Reading about your sea-fire system got me wondering, if you were worried about an emergency situation where you might need to either cut a wire or jump terminals, why not pre-position jumpers with Molex connectors and Molex connectors on the wires you might wish to cut?

    That way in a stressful situation you could just plug the connectors together or pull the connectors apart.

    • Yes, that would be better and perhaps the best answer, if I think the SeaFire system might dual fault, is to put the SeaFire bypass on a switch. I already have an emergency override switch that disengages most automation and puts the boat into all manual mode. I’ve never used it but the idea is, if there is an automation failure, make it easy to return to manual mode. I could put the Seafire bypass on the same circuit with an 8 pole double through relay.

      I gave it careful thought and decided that the risk/benefit didn’t justify the effort. I did decide to label the circuits since it makes the system easier to work on. On this one, the override circuit isn’t complex but it would require 18 wires with 36 connections in an obnoxious place to work and I ended up concluding the odds of the SeaFire triggering and the SeaFire override failing wasn’t very likely. But reasonable people could disagree on that point. Thanks for passing on your suggestion.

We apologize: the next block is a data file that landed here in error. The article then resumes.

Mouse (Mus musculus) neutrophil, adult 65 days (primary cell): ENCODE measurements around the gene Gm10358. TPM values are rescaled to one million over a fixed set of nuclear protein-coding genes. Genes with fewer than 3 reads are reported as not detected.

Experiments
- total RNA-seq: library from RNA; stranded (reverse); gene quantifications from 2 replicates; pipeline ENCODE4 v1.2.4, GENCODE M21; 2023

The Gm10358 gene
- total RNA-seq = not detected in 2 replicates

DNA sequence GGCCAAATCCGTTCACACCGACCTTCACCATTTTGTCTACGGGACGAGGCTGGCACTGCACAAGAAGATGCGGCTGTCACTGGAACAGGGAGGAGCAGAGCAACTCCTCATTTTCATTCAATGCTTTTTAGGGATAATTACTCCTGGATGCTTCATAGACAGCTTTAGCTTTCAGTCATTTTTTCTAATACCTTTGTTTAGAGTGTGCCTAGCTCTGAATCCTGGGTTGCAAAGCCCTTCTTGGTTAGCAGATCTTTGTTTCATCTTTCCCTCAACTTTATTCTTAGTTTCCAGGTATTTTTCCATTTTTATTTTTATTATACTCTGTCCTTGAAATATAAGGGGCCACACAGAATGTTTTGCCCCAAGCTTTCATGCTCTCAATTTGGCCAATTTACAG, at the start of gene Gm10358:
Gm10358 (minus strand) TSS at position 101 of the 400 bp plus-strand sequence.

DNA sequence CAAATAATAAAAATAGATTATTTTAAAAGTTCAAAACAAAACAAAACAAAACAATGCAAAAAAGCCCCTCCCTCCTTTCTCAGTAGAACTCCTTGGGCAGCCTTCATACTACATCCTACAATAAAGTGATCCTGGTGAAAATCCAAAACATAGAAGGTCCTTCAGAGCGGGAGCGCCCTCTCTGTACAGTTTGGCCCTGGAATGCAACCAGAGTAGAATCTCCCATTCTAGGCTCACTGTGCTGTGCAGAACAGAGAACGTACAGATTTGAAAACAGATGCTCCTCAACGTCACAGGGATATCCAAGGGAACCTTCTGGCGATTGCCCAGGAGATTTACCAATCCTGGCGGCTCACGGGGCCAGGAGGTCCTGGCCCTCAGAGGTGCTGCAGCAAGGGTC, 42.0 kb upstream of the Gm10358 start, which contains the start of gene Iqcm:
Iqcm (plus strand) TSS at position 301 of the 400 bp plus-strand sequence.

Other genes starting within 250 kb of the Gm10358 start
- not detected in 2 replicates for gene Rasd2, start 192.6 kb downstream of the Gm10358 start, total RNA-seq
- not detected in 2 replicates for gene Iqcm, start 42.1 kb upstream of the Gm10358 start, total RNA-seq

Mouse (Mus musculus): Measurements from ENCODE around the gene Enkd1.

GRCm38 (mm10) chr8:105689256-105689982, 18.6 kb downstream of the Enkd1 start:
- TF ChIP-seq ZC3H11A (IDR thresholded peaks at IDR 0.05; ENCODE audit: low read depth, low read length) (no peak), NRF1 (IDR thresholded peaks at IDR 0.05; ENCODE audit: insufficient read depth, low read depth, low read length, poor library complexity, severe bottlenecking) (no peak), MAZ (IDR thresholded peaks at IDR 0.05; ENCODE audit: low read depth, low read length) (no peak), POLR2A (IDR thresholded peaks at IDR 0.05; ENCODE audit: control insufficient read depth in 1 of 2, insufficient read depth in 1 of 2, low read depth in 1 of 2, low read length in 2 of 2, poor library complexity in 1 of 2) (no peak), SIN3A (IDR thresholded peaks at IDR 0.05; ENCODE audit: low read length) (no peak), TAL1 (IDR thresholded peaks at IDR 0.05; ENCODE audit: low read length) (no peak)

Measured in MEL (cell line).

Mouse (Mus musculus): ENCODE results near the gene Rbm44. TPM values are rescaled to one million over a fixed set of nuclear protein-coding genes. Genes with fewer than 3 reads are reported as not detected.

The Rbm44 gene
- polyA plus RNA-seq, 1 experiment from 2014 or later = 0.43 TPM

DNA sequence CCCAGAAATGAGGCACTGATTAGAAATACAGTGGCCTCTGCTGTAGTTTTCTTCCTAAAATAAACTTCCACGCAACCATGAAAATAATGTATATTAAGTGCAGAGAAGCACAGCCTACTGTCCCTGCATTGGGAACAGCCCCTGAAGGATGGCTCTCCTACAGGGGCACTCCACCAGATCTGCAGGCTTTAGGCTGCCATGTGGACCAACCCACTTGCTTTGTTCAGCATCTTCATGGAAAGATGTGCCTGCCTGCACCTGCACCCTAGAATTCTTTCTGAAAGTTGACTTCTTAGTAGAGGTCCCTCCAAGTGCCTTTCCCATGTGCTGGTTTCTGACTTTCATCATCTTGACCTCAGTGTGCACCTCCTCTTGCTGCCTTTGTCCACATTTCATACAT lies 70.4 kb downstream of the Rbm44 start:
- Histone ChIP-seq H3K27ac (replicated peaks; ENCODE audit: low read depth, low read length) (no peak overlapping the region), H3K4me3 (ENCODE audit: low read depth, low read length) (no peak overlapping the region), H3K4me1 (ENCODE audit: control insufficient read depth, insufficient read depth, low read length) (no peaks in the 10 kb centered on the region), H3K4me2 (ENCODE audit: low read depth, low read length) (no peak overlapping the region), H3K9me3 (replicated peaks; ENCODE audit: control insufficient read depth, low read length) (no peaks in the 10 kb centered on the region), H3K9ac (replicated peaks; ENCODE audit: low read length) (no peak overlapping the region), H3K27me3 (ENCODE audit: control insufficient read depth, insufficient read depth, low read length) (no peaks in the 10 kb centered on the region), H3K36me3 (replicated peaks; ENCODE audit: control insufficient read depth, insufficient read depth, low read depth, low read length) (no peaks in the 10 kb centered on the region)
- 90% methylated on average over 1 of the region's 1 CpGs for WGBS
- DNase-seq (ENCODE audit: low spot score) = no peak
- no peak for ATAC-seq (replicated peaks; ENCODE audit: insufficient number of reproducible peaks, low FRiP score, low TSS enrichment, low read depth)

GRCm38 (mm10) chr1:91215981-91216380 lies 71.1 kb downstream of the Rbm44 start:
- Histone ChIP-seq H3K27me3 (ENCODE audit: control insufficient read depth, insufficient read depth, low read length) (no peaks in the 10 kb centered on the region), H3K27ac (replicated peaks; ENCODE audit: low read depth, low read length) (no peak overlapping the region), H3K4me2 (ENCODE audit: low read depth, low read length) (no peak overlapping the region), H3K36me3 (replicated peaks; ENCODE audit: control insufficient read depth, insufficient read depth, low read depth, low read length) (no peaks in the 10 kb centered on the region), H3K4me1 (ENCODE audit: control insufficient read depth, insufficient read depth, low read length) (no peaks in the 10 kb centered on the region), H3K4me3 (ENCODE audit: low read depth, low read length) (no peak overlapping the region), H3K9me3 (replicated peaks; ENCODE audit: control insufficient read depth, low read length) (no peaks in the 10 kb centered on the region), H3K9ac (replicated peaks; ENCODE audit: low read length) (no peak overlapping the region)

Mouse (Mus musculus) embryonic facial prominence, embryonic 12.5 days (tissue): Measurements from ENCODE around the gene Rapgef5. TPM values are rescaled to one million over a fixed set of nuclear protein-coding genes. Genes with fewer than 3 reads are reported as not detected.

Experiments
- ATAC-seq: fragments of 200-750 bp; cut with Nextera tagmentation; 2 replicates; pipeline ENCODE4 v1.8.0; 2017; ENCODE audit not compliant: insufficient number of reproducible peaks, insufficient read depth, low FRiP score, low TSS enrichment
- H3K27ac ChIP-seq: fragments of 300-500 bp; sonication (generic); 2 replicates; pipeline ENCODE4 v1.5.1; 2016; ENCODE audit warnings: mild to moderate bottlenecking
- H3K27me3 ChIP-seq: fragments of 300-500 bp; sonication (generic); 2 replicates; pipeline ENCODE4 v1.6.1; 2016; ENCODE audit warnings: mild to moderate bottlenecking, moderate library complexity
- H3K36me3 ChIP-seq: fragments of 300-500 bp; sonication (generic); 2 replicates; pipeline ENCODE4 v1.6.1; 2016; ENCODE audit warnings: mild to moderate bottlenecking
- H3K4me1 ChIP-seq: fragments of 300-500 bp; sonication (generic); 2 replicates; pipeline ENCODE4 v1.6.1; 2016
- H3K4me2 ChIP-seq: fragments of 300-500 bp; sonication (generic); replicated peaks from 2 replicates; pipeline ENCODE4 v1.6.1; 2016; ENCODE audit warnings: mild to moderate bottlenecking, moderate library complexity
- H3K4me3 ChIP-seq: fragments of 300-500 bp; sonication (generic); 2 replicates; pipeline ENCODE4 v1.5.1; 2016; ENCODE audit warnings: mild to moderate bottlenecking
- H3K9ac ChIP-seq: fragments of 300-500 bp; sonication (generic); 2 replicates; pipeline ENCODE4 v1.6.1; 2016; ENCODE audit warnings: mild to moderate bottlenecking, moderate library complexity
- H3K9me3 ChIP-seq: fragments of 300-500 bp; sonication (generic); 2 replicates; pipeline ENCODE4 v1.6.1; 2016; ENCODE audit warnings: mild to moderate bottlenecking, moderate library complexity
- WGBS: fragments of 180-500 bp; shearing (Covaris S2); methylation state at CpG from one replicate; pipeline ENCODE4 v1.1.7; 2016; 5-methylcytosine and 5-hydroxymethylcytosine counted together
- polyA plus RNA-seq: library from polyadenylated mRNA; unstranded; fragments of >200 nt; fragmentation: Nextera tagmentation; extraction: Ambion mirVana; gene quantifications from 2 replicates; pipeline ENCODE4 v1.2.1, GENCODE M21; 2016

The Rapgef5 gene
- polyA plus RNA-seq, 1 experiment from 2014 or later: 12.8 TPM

18. Thomas Boekenbrink says:

    Forgot to mention one thing on Sweden: if time allows, check out Stenungsund. There‘s a hotel called Stenungsbaden Yacht Club. It‘s not a yacht club anymore but it’s a beautiful location and food there is great. They also have a very nice spa – just in case you want a break from stressful ( ;-) ) boating. If I recall correctly, they have a jetty where you can moore Dirona directly in front of hotel. Have been there on business and dreamt of returning one day with my Nordy…..;-)

    • We appreciate the advice on things to see. In this case, we’ll probably head directly to Skagen Denmark from where we are up near the Norway border so won’t likely make that stop on this trip.

  19. Thomas Boekenbrink says:

    James,
    We don’t like the crowds either

    Two simple rules for Croatia ( which is the favorite boating spot for Italiens, Austrians and Germans – all can be very noisy party people at times…..):
    1) avoid July and August. We went there last week of August and first week of September. There is a significant decline in those weeks.